Providers of SD-WAN as a service using the overlay model are another option. These companies don’t own networks — instead, they lease fiber and buy bandwidth from suppliers around the globe and link networks at POPs located in third-party datacenters. Depending on the vendor, customers may have an option of installing an appliance for full end-to-end WAN acceleration, for example, but in some cases simply leveraging dual internet links to a nearby POP still provides the bulk of the performance and management gains of SD-WAN, while not going down the path of paying for a hardware-based solution.
SD-WAN as a service is generally sold on a bandwidth-consumed basis, making it an affordable option as compared to MPLS services. In terms of deployment, enterprises that are moving down the SD-WAN path with over-the-top service providers are able to add new locations on an as-needed basis, meaning that as other service contracts come due, MPLS services can be augmented or replaced by internet access services without the upfront investment required by a DIY premises-based SD-WAN solution.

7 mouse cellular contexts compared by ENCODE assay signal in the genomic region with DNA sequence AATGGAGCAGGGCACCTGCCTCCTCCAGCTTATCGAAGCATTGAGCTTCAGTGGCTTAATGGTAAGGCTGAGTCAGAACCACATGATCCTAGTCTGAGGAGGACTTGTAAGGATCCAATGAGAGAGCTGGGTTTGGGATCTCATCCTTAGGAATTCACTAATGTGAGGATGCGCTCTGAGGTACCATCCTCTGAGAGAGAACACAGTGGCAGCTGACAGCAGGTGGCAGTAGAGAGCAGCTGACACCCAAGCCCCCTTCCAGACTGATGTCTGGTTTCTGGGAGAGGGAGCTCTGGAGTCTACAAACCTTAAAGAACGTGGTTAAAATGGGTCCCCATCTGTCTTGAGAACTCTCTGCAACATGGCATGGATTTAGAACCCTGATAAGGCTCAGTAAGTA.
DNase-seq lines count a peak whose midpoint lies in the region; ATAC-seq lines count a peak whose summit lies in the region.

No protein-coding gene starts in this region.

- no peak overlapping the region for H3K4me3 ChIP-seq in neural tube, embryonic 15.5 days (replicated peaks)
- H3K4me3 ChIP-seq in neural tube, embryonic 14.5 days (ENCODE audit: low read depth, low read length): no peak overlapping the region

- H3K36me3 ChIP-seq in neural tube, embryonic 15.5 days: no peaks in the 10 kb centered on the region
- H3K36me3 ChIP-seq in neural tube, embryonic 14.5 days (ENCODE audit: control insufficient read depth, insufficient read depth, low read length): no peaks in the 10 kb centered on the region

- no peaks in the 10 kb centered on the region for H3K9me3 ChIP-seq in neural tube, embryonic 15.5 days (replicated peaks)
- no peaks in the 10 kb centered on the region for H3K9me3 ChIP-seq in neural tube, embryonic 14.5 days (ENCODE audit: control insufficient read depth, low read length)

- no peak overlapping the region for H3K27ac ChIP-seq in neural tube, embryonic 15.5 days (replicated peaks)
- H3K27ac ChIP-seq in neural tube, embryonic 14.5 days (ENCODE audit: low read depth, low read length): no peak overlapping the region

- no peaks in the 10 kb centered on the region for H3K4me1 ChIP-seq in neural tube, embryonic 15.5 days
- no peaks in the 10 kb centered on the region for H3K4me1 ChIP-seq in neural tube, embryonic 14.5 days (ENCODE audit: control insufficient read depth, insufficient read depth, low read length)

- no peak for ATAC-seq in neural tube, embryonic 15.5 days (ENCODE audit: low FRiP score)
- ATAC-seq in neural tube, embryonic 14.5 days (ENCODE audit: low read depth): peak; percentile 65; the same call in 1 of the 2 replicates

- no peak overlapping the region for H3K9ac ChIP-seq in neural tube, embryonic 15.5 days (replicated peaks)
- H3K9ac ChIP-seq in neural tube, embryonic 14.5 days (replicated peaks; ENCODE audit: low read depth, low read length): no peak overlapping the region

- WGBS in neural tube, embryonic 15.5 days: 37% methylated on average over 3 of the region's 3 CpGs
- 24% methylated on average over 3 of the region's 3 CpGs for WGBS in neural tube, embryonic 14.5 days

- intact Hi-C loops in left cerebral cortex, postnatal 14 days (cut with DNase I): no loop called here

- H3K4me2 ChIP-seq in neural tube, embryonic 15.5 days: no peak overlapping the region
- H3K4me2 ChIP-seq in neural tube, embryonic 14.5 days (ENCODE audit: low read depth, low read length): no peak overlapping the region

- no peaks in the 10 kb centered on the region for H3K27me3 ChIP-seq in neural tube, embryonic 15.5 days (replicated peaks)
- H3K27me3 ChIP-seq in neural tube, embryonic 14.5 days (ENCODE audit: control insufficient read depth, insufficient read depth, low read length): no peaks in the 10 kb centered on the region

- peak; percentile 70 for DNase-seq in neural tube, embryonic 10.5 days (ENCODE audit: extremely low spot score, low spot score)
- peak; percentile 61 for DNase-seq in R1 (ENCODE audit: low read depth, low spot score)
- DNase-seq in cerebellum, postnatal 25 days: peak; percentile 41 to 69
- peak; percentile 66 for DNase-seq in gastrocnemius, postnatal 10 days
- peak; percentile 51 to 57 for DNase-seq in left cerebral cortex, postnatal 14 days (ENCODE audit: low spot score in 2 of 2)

What executives will find is that SD-WAN is a key ingredient to enabling a more agile, cloud-ready WAN. At the same time, they can move forward with network transformation at their own pace-no ‘big-bang’ replacement of MPLS links and the associated networking gear is required. Before making a decision on which SD-WAN service and deployment model is right for your organization, do also consider whether services such as WAN acceleration/optimization and security are an integrated part of the networking service. Improving the performance of the network while also adding an easy-to-manage layer of security can provide significant additional financial and operational benefits. Indeed, programmability and the enablement of a more flexible network architecture will help fulfill the promise of digital enterprise transformation efforts.